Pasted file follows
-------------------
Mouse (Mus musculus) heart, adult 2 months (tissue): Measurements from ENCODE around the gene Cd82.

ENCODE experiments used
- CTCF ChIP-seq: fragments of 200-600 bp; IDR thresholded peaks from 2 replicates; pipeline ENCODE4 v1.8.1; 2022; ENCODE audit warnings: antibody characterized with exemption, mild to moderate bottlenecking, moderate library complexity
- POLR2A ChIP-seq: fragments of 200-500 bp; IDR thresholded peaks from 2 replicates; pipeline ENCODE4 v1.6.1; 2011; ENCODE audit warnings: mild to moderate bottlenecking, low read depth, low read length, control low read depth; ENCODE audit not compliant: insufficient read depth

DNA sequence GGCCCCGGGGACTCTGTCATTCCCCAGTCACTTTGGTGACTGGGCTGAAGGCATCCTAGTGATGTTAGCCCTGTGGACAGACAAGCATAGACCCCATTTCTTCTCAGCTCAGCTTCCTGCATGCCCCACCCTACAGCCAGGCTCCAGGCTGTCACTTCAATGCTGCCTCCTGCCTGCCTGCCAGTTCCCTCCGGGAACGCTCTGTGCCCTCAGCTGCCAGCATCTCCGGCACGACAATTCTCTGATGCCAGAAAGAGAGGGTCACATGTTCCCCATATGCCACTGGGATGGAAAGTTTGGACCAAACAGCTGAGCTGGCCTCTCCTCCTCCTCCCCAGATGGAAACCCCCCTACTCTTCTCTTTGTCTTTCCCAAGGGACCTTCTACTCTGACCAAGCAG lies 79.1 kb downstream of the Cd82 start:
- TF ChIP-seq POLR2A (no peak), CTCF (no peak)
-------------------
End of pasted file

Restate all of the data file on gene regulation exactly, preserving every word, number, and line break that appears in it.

Mouse (Mus musculus) heart, adult 2 months (tissue): Measurements from ENCODE around the gene Cd82.

ENCODE experiments used
- CTCF ChIP-seq: fragments of 200-600 bp; IDR thresholded peaks from 2 replicates; pipeline ENCODE4 v1.8.1; 2022; ENCODE audit warnings: antibody characterized with exemption, mild to moderate bottlenecking, moderate library complexity
- POLR2A ChIP-seq: fragments of 200-500 bp; IDR thresholded peaks from 2 replicates; pipeline ENCODE4 v1.6.1; 2011; ENCODE audit warnings: mild to moderate bottlenecking, low read depth, low read length, control low read depth; ENCODE audit not compliant: insufficient read depth

DNA sequence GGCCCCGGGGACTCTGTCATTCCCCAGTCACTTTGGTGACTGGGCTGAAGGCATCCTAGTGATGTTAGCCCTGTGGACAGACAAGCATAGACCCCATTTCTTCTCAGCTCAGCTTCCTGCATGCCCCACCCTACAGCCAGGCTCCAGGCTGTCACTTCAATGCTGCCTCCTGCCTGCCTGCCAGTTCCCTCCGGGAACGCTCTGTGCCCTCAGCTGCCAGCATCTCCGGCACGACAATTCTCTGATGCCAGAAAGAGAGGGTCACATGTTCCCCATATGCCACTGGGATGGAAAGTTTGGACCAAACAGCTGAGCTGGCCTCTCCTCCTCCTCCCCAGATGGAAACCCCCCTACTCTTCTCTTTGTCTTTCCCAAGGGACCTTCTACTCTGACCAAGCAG lies 79.1 kb downstream of the Cd82 start:
- TF ChIP-seq POLR2A (no peak), CTCF (no peak)